Visit CIEE Palma de Mallorca facebook group: https://www.facebook.com/groups/155911482876

And our official websites:

SEMESTER PROGRAMS:

https://www.ciee.org/study-abroad/spain/palma-de-mallorca/liberal-arts

 https://www.ciee.org/study-abroad/spain/palma-de-mallorca/business-tourism

SUMMER PROGRAMS:

https://www.ciee.org/study-abroad/spain/palma-de-mallorca/summer-language-culture

https://www.ciee.org/study-abroad/spain/palma-de-mallorca/summer-internship-program

03/05/2012

Fairs, Festivals and Markets 2, by Toni Vives (Professor at CIEE Palma de Mallorca, Spain)

Foto toni blogName: Antoni Vives Reus

Professor at CIEE Palma de Mallorca

Fairs, festivals, and markets have played a part in the life of Balearic society for centuries. Deeply rooted in the history of the Islands, they are an important reflection of the culture of the Western Mediterranean.

Fairs, as distinct from markets, cover a wider geographical area and historically have had greater socio-economic relevance, not only because a larger number of products were on sale but also because they were occasions on which prices were agreed, businesses were set up or brought to a close, rents and charges were levied, new services were contracted or old ones terminated. Over the last few years, fairs have been accompanied by sporting, musical or cultural events which have brought a festive atmosphere to what was originally a commercial enterprise.

The oldest fair in the Islands – handed down over the centuries - is held in Sineu. Thanks to a royal charter granted by King Sancho, an annual fair has been held here every first Sunday in May since 1318.  This fair is probably the occasion which attracts the largest concentration of craftsmen, farmers, and marketeers from right across Mallorca.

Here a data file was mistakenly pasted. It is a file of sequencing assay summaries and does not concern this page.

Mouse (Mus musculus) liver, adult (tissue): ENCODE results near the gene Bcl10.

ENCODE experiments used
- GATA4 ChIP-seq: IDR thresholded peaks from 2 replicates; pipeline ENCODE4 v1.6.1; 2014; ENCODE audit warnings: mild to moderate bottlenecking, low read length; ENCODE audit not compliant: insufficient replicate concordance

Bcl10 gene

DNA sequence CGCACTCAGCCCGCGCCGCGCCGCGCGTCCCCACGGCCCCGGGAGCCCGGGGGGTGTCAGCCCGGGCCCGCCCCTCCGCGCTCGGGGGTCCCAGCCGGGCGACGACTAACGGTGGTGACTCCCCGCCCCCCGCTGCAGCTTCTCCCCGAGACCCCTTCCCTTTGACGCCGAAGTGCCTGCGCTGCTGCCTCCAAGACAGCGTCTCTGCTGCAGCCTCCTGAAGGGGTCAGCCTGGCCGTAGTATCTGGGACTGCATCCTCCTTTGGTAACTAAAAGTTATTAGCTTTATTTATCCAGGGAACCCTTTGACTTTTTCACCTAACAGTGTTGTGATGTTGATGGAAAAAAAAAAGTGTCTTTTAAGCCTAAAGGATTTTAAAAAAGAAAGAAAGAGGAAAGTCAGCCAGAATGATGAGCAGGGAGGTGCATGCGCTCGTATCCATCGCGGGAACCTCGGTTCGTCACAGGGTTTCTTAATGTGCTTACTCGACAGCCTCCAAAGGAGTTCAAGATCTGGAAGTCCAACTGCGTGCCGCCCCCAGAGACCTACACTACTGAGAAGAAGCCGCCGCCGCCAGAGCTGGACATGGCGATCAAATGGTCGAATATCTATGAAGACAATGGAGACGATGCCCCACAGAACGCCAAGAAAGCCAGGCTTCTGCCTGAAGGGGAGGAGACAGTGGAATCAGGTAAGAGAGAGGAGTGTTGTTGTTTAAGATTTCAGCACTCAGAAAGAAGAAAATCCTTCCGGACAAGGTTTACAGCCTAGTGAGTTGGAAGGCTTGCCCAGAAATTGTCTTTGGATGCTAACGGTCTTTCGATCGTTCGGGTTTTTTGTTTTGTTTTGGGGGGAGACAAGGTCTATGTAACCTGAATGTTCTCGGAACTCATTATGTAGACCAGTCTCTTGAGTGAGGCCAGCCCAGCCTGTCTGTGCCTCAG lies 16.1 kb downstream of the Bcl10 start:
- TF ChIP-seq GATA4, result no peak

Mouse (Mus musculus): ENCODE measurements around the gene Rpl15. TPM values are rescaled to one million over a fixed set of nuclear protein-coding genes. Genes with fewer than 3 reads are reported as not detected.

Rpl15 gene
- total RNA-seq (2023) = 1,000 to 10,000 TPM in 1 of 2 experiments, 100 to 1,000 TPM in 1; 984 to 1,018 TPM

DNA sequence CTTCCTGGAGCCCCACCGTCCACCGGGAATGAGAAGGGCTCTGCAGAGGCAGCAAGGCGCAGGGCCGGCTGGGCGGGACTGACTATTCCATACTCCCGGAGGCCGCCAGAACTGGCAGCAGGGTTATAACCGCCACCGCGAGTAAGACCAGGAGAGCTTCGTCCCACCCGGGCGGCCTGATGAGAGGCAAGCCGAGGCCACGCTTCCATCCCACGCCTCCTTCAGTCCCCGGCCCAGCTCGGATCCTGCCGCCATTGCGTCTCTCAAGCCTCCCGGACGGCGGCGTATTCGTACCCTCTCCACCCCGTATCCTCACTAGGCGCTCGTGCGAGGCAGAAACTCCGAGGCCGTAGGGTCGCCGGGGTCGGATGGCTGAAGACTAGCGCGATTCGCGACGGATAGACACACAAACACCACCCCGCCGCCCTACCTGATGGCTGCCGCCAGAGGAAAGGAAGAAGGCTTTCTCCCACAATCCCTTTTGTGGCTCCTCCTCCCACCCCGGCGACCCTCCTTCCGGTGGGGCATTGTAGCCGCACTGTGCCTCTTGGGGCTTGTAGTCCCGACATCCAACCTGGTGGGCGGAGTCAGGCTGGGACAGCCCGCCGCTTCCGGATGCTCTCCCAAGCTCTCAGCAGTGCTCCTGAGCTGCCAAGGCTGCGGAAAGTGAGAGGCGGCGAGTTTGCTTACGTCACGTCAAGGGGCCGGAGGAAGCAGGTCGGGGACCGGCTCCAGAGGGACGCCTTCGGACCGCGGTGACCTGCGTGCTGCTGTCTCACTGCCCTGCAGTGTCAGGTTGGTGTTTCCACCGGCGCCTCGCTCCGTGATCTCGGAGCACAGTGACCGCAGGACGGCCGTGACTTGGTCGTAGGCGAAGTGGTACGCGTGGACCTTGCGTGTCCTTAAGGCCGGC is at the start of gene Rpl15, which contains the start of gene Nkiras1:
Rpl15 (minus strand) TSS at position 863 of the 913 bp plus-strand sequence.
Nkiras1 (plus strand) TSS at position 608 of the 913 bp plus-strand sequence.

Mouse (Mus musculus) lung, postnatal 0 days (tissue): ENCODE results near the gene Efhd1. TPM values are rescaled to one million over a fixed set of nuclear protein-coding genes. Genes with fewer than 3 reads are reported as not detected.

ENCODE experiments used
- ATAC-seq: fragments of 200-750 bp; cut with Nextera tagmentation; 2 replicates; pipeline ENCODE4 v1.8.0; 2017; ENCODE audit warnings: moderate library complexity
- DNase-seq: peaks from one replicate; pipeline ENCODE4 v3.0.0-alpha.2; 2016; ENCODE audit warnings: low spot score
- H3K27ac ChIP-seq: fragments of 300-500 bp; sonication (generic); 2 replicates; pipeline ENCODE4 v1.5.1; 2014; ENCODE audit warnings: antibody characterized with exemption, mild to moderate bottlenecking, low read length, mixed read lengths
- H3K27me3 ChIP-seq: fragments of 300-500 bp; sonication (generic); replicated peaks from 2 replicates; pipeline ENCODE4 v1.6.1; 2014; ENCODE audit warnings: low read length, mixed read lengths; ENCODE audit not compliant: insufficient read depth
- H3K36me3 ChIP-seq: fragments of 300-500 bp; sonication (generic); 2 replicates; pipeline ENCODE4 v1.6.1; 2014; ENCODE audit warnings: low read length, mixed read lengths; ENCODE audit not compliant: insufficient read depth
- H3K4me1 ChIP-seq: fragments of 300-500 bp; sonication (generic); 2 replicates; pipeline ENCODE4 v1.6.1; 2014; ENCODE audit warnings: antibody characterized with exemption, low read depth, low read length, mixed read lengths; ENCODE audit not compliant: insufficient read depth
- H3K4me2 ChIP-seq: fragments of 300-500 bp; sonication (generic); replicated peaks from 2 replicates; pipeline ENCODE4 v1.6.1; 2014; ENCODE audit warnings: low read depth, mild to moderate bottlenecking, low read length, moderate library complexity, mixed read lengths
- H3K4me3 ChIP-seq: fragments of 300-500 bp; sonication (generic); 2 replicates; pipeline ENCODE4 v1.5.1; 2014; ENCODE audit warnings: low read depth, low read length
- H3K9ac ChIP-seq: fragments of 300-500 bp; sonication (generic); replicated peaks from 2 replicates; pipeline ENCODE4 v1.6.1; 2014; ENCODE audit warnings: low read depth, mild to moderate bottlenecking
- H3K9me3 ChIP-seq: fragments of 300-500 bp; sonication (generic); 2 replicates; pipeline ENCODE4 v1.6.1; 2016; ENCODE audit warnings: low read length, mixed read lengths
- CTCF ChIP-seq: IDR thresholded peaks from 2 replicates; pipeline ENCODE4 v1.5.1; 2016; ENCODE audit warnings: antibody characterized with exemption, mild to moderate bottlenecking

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In the year 2000, celebrations were held to commemorate the 700th anniversary of the founding of the north east Mallorcan town of Capdepera. The occasion revived the tradition of holding a mediaeval street fair which has been enthusiastically maintained since that date.  With its mediaeval castle walls crowning a summit that offers panoramic views both of the coast and inland terrain, the town has successfully recreated the atmosphere of a bygone era. Local crafts and farming provide the backdrop to many of the activities, workshops and exhibitions at the fair which are held to the lively accompaniment of musical side shows, jugglers, and  impressive local horse racing.

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Visit CIEE Palma de Mallorca facebook group: https://www.facebook.com/groups/155911482876

And our official websites:

SEMESTER PROGRAMS:

https://www.ciee.org/study-abroad/spain/palma-de-mallorca/liberal-arts

 https://www.ciee.org/study-abroad/spain/palma-de-mallorca/business-tourism

SUMMER PROGRAMS:

https://www.ciee.org/study-abroad/spain/palma-de-mallorca/summer-language-culture

https://www.ciee.org/study-abroad/spain/palma-de-mallorca/summer-internship-program



02/27/2012

Fairs, Festivals and Markets 1, by Toni Vives (Professor at CIEE Palma de Mallorca, Spain)

Toni 2Name: Antoni Vives Reus

Professor at CIEE Palma de Mallorca

Fairs, festivals, and markets have played a part in the life of Balearic society for centuries. Deeply rooted in the history of the Islands, they are an important reflection of the culture of the Western Mediterranean. This is the first article of a series. Today I will tell you about markets in Mallorca.

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Some markets can trace their origins back to the era of King Jaime II in early Mediaeval times. In fact, a large number of those that are still celebrated today – that may not date back that far – are at least a century old. As elsewhere, markets held on the Islands are occasions when manufacturers, producers, intermediaries and customers meet for trading purposes. In the Balearics, goods on sale are frequently related to agriculture or the fishing industries.